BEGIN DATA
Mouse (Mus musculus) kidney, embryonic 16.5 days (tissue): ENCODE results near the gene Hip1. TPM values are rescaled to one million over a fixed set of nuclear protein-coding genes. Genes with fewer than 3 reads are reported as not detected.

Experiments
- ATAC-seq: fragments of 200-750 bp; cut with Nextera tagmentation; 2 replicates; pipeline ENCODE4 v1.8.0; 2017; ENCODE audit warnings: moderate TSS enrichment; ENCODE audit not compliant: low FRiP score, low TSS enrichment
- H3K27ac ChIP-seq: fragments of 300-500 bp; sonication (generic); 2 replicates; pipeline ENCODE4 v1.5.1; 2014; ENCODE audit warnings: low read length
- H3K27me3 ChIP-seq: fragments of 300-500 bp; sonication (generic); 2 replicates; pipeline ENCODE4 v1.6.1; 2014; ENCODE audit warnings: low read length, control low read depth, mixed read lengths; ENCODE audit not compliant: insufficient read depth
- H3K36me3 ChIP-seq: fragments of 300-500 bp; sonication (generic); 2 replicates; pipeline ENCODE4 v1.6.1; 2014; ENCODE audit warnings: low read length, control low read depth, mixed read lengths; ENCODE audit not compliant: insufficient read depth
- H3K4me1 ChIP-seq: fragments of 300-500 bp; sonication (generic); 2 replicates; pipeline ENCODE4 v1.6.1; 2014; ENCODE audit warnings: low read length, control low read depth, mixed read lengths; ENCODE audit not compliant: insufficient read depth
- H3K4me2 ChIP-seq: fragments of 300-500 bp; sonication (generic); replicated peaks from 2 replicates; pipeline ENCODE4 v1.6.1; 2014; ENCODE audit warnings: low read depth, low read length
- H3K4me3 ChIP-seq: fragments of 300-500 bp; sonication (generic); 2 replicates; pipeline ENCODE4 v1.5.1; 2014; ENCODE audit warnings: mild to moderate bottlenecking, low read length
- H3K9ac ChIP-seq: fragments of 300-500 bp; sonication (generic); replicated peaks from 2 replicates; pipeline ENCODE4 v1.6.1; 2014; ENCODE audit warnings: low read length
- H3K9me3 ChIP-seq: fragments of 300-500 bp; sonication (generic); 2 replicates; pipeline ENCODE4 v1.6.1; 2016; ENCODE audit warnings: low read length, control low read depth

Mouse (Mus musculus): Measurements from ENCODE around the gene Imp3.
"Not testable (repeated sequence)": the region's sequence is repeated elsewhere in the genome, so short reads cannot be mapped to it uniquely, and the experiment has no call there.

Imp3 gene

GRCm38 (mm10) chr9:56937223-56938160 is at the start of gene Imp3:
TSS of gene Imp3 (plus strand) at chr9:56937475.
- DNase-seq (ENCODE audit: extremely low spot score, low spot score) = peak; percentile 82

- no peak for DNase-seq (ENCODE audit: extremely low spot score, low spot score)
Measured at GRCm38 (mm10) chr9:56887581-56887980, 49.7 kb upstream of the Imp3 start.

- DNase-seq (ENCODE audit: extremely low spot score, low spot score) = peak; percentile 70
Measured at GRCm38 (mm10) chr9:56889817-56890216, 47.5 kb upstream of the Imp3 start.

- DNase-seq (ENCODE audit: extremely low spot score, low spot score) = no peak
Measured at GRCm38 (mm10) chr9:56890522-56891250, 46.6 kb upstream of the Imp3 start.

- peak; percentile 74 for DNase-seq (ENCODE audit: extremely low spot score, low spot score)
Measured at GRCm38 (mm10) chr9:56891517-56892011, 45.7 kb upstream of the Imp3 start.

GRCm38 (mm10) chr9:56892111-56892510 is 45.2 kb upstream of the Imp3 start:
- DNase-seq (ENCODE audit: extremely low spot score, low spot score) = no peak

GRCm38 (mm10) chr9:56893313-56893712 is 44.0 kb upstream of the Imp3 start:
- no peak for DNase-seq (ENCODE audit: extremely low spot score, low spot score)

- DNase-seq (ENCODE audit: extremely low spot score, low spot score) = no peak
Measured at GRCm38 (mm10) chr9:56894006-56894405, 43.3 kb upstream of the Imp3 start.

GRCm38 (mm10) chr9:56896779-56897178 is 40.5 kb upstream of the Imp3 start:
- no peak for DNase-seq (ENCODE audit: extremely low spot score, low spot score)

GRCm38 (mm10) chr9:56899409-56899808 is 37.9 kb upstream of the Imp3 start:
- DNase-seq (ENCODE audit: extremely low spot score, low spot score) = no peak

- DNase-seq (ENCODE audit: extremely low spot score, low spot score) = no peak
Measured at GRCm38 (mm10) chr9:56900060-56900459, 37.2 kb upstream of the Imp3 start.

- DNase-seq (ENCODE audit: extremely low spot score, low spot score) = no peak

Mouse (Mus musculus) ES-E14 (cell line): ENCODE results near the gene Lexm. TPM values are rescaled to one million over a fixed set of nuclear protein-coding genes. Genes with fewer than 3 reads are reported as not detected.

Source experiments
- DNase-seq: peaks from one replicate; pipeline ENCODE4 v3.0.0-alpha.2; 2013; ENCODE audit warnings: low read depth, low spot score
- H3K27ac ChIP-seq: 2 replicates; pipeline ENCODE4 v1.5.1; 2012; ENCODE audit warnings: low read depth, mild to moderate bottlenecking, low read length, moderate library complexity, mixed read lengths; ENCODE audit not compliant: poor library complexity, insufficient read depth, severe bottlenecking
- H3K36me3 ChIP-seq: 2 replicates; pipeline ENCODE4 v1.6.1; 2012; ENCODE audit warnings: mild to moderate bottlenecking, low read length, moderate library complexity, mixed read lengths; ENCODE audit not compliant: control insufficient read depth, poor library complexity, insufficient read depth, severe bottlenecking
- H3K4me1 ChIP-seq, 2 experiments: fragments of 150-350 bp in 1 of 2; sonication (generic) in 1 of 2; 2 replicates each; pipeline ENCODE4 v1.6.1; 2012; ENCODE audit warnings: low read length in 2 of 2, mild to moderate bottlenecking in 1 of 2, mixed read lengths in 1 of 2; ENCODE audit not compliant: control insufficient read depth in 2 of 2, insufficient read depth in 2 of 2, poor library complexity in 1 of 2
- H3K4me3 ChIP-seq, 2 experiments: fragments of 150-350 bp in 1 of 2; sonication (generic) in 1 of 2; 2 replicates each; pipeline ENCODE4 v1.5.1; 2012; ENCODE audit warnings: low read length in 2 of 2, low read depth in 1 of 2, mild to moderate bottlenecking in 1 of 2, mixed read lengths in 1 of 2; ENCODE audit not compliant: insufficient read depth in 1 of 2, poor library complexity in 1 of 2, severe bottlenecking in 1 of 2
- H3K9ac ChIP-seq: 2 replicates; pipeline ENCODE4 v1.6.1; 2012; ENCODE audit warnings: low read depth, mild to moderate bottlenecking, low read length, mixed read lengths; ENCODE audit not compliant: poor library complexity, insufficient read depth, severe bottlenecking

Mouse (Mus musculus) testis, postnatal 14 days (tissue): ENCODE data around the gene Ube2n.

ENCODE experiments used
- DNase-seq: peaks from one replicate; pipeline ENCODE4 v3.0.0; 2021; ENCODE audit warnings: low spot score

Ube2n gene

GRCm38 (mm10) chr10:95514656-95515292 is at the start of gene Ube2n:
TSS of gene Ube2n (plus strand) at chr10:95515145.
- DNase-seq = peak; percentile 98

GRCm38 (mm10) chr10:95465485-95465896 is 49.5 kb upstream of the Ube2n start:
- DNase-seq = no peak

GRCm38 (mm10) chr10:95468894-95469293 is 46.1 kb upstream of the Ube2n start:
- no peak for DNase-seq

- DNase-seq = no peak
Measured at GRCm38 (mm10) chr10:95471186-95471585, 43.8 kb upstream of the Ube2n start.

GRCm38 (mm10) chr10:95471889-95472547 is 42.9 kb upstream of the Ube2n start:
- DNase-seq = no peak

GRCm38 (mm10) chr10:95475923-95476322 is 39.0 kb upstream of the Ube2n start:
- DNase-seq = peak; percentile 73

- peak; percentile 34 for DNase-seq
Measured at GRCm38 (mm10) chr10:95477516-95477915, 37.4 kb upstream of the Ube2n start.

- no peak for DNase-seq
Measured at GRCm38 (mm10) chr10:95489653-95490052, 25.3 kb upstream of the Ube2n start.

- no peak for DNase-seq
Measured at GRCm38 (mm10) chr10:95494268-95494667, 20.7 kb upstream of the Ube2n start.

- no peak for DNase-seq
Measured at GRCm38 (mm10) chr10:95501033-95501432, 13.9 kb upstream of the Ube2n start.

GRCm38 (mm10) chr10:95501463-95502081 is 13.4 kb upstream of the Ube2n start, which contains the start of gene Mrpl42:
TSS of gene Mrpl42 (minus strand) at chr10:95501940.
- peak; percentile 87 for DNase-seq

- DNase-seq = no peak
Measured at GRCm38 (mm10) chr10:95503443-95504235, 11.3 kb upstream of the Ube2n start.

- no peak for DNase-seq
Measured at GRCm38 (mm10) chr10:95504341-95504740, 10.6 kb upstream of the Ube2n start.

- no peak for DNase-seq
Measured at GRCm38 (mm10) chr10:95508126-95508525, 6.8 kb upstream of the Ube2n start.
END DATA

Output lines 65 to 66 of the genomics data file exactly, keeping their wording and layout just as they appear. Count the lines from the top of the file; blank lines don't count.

Measured at GRCm38 (mm10) chr10:95477516-95477915, 37.4 kb upstream of the Ube2n start.

- no peak for DNase-seq